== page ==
Australian National Dictionary Centre’s Word of the Year 2014

Each year the ANDC selects a Word of the Year. The words chosen for the shortlist are not necessarily new, or exclusively Australian, but are selected on the basis of having come to some prominence in the Australian social and cultural landscape during the year. This year one word stood out for its presence in Australian politics and the media. We have selected shirtfront as our Word of the Year 2014.

shirtfront ‘in figurative use, to challenge or confront a person’.

Prime Minster Abbott and President Putin at the G20 Summit in Brisbane

Prime Minster Abbott and President Putin at the G20 Summit in Brisbane

Shirtfront is transferred from a term used in Australian Rules football, where it refers to a type of hip-and-shoulder bump of an opponent, and is also found in Rugby, where it refers to grabbing an opponent’s jersey. Prime Minister Tony Abbott used the word in a press conference when asked whether he would raise the issue of the downing of flight MH17 with Russian President Vladimir Putin:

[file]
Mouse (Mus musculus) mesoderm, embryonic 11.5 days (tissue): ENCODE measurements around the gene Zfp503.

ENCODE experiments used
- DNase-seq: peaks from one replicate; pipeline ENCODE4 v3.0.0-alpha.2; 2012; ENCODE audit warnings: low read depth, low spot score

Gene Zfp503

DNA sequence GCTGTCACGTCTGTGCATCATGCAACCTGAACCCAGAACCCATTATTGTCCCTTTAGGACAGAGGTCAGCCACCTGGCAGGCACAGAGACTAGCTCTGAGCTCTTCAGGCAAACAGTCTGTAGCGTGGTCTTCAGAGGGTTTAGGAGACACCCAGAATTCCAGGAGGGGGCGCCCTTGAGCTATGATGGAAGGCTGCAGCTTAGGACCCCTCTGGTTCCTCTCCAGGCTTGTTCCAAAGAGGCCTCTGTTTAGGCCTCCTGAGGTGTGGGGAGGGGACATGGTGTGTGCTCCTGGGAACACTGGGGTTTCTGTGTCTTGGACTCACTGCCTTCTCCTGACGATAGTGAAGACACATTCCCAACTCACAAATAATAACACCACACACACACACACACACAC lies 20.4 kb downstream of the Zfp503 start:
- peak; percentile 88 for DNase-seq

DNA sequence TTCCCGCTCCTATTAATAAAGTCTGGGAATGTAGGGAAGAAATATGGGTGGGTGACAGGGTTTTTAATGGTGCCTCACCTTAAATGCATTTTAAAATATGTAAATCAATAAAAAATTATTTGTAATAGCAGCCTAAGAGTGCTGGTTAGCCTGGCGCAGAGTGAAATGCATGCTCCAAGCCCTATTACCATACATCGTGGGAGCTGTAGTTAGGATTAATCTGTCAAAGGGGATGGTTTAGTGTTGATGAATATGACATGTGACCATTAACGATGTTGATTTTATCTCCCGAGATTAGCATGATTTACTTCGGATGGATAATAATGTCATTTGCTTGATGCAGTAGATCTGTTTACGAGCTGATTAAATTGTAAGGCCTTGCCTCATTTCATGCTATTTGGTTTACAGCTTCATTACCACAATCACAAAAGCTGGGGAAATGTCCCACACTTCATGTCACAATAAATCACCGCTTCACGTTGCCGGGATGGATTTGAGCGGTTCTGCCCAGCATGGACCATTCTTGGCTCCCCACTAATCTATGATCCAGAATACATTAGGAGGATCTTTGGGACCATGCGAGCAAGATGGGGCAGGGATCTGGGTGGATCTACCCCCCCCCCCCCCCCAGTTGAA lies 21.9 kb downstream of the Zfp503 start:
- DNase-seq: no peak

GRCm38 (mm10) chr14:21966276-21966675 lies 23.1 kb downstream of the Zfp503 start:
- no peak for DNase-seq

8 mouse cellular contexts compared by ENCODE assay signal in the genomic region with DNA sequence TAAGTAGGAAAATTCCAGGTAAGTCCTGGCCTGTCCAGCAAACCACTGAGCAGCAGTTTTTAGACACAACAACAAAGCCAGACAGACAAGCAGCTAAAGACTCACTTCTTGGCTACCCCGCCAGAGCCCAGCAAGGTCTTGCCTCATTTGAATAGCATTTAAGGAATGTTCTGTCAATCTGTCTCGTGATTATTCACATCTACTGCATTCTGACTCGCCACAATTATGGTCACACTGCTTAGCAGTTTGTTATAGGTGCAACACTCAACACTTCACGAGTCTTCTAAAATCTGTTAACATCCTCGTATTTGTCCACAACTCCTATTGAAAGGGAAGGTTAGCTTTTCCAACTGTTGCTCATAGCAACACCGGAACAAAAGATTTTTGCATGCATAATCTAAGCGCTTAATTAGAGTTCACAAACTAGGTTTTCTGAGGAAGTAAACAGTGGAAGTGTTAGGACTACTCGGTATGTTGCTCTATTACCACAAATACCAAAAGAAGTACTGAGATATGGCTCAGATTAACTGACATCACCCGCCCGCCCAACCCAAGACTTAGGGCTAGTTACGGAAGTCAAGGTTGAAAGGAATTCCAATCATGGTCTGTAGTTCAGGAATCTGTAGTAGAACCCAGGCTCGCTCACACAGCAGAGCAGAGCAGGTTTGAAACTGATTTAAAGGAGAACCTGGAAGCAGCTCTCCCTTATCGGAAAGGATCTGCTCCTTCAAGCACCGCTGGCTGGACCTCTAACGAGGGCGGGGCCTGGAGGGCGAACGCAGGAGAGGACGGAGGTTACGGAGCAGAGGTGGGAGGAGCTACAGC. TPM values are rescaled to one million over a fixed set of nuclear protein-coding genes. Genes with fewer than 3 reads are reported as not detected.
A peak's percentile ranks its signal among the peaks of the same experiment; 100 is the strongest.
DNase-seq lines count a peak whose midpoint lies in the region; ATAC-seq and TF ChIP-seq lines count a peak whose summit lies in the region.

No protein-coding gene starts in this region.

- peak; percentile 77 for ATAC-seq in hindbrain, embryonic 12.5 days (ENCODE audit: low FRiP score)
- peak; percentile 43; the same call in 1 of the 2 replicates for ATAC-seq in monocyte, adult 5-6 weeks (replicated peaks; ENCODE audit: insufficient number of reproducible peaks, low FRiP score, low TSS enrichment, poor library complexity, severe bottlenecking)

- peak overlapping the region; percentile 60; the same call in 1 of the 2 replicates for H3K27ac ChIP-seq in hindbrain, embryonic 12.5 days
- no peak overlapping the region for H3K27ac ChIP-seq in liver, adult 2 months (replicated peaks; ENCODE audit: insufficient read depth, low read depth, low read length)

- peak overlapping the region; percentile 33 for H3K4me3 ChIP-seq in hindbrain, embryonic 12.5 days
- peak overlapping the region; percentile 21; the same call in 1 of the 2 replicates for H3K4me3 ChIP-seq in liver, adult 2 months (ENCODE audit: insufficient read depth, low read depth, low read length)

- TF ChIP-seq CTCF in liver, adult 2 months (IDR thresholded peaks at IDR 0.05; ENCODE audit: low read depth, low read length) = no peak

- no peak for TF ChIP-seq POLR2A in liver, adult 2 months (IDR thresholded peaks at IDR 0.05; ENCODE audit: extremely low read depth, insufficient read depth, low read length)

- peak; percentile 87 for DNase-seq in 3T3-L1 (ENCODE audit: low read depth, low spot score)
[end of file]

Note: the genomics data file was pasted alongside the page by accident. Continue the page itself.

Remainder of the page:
…we now demand that you [Russia] fully cooperate with the criminal investigation. I’m going to shirtfront Mr Putin. … I am going to be saying to Mr Putin Australians were murdered. There’ll be a lot of tough conversations with Russia and I suspect the conversation I have with Mr Putin will be the toughest conversation of all. (Sydney Morning Herald, 13 October 2014)

shirtfront 2The term was little known outside of its sporting context, although the figurative use has been around since at least the 1980s. Abbott’s threat to shirtfront Putin, and the word itself, was widely discussed and satirised in the Australian and international media. After the G20 summit took place this November in Brisbane, British Prime Minister David Cameron and Indian Prime Minister Narendra Modi both used the term in jest in their speeches to the Australian Parliament. Whether the figurative use of shirtfront continues in popular use remains to be seen.


The shortlist:

team Australia